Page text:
Related: Top Reasons for Divorce and How You Can Avoid Them (click to read on my site)
19. Don’t use profanity in front of the kids until they are in high school
Many of us in today’s world occasionally use profanity.
Some more than others, but in most segments of society, it’s still seen as crude or rude and at best it’s unnecessary.
I get this makes me old-fashioned, but I’m OK with that label and I still believe this approach is best for the kid.
That doesn’t mean I think you’re a terrible parent if you’ve dropped the occasional F-bomb around them, but one of the qualities of a good father is putting our needs second (at least some of the time) and that includes our wanting to talk like a Tarantino script when we’re around them.
Our kids will eventually hear and possibly use a lot of curse words, but they don’t need to start young and they don’t need to learn that behavior from us.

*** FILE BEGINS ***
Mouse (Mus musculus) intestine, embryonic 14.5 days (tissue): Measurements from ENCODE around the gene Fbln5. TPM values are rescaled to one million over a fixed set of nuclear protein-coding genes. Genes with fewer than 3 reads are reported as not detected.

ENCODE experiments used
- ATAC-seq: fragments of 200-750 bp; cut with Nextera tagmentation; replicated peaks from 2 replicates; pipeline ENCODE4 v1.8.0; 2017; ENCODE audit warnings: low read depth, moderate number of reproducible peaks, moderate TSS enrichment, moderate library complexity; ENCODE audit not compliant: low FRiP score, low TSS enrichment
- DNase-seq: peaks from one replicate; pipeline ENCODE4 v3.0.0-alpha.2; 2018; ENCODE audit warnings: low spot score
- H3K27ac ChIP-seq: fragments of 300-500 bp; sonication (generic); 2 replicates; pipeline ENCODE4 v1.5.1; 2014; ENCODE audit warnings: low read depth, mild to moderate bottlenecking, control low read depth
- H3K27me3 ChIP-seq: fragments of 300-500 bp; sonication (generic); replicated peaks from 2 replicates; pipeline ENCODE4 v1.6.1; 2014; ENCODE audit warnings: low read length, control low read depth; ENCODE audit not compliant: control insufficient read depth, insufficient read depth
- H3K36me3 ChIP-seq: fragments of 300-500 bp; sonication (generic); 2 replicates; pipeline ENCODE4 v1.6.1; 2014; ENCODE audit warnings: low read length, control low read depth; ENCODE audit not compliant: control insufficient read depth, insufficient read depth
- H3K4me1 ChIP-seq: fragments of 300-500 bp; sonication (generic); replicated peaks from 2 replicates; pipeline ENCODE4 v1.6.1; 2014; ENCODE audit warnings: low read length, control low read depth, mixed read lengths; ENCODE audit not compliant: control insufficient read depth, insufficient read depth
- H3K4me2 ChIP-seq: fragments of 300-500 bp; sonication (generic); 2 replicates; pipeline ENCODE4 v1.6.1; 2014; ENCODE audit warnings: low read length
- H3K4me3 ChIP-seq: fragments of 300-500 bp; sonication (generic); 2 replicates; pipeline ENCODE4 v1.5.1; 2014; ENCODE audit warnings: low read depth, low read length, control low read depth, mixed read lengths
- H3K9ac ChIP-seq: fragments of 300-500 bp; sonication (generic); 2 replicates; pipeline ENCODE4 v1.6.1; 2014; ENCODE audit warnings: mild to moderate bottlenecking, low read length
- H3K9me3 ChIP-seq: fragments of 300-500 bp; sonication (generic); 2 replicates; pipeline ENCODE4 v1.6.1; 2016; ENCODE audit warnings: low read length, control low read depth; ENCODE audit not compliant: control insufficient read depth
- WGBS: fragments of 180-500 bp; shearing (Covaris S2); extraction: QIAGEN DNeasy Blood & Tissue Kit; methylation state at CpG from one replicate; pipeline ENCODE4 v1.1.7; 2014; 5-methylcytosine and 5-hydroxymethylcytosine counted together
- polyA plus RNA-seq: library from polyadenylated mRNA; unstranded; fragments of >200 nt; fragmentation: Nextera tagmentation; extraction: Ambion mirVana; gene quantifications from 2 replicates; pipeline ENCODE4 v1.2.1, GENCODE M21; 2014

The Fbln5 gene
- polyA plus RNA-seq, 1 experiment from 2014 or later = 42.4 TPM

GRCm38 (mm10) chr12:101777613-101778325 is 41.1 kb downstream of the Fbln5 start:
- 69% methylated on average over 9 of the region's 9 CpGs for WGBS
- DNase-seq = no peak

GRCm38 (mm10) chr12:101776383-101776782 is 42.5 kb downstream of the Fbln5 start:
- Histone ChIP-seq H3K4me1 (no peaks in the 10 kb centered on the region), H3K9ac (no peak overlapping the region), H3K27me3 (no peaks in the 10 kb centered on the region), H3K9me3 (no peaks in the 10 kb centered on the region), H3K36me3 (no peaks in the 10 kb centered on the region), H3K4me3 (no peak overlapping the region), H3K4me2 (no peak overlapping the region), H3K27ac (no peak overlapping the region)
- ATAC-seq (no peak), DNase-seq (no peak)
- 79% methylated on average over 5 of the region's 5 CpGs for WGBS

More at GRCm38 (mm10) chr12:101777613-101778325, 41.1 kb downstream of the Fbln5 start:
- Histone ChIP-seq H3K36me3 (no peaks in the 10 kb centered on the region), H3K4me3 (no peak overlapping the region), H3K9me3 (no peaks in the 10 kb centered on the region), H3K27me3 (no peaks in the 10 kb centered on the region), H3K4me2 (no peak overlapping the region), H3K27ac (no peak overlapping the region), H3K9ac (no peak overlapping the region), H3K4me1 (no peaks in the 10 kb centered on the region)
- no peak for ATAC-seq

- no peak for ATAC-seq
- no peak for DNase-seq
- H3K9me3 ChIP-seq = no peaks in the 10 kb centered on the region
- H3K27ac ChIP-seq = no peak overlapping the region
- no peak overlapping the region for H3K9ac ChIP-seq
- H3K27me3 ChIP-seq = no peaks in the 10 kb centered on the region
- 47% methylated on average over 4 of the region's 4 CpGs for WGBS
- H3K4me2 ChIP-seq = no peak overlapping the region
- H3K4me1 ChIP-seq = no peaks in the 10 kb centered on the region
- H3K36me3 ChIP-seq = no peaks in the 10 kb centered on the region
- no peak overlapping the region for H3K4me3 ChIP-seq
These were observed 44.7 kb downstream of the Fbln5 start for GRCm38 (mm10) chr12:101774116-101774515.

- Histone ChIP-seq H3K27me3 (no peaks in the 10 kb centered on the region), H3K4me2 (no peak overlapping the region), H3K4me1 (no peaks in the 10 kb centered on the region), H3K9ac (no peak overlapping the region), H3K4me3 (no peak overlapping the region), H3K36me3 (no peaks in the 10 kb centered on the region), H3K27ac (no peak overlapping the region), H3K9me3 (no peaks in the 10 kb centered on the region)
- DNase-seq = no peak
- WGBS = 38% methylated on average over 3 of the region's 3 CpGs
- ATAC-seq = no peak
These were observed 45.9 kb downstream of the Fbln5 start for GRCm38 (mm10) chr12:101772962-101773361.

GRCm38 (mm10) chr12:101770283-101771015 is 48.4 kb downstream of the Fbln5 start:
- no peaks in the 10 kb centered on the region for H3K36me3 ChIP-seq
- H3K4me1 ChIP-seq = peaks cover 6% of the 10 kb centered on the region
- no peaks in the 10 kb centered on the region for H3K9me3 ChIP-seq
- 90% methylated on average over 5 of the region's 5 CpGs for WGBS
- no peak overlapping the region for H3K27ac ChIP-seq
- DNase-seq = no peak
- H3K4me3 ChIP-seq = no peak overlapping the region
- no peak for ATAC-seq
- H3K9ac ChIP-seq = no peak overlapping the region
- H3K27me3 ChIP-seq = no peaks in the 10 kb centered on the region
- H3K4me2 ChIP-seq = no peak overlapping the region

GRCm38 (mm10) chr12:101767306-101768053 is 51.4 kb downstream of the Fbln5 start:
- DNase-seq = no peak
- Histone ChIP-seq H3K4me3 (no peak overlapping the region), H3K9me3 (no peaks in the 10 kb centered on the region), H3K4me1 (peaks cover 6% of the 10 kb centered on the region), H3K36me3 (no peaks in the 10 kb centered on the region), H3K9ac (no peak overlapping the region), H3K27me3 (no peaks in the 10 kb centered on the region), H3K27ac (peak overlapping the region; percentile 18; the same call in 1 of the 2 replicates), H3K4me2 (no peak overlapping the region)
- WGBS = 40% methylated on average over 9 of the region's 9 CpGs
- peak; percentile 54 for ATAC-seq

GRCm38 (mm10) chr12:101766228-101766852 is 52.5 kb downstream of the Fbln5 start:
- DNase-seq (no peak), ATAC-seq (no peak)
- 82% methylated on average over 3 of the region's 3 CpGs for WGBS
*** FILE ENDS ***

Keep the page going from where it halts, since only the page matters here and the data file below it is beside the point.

If we teach our kids at a young age to use profanity, we’re limiting their options for the future and set them up to get in trouble in school and to be judged at work and in life.
20. Let them be a kid
This ties in with the above, but between movies, video games, and technology in general, kids are inundated with all kinds of “adult” topics and amounts of violence that simply didn’t exist when I was a kid.
The world is conspiring to rob our kids of their innocence at a young age. We need to put in the effort to slow that down, not speed it up.
Our kids will eventually grow up and trust me; it happens faster than most of us would like.
We don’t need to speed up that process by letting a 9-year-old watch Pulp Fiction just because we think it’s awesome (which it is!).
21. Teach them about finances
Your kids will appreciate you later in life if you teach them the value of money.
At an early age, you should not spoil your children by giving them anything they want. The world isn’t kind to people who feel entitled and curbing this at an early age is key.
Teach them how to save in order to buy something they want.
This is one thing that I taught my children. Now they know to work hard when they want something. They learn to appreciate the value of hard work and they will spend less frivolously when they’re older.
Related: 7 Top Allowance Pros and Cons (click to read my article)
22. Understand the balance of smothering/helicoptering over them and keeping them safe